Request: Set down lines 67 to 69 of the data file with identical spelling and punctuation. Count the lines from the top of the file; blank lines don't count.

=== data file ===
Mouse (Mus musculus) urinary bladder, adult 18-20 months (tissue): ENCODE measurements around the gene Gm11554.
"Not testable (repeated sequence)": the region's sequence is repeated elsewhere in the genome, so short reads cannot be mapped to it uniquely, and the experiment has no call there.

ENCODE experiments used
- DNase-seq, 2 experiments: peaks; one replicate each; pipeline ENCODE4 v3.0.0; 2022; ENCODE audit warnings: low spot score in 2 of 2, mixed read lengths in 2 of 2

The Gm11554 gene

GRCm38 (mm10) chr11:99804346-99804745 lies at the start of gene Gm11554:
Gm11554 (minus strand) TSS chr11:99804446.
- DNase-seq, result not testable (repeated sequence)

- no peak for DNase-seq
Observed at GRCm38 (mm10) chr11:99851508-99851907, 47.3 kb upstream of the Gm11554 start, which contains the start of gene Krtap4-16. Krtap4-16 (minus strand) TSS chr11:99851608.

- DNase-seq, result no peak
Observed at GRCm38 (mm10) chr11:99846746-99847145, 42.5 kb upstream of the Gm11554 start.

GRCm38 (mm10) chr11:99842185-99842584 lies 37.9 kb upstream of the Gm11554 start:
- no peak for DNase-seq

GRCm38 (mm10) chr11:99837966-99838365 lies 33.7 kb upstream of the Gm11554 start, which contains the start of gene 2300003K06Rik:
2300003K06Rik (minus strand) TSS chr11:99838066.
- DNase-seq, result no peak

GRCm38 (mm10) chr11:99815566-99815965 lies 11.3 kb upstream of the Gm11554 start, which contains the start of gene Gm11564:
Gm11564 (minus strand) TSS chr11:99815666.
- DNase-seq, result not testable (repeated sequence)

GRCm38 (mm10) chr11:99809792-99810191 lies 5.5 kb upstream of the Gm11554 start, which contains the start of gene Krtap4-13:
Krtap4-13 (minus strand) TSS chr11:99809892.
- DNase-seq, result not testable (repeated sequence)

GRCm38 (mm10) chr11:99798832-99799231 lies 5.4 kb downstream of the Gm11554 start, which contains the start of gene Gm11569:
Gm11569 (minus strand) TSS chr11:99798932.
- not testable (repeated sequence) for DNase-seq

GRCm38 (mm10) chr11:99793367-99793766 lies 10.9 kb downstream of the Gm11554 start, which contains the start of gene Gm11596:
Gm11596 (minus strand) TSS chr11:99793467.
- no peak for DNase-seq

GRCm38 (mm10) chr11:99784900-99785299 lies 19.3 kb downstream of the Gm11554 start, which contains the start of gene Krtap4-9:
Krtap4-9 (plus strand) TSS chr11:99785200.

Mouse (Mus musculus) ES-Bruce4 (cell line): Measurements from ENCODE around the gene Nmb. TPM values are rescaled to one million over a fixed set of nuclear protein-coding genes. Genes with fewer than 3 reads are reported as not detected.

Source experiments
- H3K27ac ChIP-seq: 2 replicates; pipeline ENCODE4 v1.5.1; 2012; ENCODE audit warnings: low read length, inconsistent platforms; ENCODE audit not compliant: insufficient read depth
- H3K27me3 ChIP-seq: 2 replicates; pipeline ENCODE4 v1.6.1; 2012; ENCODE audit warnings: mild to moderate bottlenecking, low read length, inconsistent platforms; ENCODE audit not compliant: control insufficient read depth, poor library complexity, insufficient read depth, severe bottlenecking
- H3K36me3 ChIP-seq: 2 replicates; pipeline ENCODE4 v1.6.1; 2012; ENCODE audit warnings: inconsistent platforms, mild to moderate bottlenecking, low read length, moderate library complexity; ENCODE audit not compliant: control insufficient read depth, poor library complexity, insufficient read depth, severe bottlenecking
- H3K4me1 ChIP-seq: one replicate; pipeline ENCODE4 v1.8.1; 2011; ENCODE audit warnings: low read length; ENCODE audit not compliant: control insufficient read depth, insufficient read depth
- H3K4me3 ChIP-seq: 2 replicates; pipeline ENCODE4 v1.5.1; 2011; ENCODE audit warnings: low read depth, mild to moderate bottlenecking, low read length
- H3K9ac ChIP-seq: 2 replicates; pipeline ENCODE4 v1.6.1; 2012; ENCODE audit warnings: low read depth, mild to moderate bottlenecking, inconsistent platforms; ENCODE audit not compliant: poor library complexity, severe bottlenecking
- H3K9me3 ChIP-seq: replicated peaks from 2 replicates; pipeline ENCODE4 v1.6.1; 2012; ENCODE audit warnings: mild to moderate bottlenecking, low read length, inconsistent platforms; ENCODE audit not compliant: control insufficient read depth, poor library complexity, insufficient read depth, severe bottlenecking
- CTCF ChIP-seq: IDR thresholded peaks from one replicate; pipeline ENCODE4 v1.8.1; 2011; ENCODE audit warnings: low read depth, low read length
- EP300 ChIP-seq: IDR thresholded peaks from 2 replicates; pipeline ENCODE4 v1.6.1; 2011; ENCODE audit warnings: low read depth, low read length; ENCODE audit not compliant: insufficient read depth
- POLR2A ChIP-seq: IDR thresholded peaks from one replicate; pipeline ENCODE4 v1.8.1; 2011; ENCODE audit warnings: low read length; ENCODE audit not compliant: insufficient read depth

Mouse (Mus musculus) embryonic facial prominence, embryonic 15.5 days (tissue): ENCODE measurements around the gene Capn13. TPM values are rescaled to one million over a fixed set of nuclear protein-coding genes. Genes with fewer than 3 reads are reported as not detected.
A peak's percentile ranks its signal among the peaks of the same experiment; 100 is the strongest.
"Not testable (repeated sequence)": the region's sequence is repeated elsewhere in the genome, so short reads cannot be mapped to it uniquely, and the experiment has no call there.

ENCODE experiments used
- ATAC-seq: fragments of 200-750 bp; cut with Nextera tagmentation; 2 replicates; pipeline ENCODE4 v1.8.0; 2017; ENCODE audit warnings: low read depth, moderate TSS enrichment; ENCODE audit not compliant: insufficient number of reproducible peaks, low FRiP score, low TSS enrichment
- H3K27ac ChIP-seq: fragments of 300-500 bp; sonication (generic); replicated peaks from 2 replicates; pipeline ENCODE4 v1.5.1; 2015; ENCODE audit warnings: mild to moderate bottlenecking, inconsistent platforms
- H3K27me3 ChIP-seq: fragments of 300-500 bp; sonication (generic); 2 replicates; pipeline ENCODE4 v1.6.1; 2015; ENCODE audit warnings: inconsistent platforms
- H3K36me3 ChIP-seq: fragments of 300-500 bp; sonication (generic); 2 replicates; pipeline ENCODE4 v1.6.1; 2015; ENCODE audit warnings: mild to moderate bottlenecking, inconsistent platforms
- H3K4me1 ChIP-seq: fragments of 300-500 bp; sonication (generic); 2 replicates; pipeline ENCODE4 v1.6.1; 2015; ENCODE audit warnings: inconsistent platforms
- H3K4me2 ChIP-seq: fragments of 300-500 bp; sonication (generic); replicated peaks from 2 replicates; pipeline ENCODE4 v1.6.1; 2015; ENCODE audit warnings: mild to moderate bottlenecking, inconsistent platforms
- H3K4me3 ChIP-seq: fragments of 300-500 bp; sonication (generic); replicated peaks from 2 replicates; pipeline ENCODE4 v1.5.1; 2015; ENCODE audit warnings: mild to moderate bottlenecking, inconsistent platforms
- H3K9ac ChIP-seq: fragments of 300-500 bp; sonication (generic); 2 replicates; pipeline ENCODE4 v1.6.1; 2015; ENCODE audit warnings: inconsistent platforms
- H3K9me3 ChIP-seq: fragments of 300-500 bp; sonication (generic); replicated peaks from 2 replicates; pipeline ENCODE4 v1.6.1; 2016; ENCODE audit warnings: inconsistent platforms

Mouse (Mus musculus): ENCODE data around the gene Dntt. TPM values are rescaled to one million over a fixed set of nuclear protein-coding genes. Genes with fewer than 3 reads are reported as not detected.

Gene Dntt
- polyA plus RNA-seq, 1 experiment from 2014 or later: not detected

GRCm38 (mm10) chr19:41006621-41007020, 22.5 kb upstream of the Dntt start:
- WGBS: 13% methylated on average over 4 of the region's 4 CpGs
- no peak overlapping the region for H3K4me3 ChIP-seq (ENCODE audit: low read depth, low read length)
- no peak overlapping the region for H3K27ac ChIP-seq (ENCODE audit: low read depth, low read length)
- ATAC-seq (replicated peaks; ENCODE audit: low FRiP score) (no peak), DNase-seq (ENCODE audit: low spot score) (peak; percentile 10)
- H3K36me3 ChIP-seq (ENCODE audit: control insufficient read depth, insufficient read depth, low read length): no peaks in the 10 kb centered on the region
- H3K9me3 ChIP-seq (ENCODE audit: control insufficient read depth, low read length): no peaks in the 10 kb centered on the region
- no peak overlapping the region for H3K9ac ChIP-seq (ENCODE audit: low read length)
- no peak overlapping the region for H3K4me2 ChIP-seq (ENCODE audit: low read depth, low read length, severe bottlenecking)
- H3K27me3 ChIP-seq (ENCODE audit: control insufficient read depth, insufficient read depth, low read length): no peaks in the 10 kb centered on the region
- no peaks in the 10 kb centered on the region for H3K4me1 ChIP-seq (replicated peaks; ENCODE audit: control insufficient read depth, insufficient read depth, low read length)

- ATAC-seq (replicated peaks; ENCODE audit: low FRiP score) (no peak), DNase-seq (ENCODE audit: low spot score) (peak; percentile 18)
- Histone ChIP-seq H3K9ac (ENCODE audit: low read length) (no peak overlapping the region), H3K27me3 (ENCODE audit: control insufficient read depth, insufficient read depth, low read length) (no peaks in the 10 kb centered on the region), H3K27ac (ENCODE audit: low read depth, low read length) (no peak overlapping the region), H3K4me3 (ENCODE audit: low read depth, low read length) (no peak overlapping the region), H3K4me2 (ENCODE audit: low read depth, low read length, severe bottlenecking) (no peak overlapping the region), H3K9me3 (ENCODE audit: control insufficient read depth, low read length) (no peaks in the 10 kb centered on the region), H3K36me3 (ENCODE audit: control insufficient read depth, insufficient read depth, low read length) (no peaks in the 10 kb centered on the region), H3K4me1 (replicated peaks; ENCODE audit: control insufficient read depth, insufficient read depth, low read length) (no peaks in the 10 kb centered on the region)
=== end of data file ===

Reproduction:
- no peak overlapping the region for H3K9ac ChIP-seq (ENCODE audit: low read length)
- no peak overlapping the region for H3K4me2 ChIP-seq (ENCODE audit: low read depth, low read length, severe bottlenecking)
- H3K27me3 ChIP-seq (ENCODE audit: control insufficient read depth, insufficient read depth, low read length): no peaks in the 10 kb centered on the region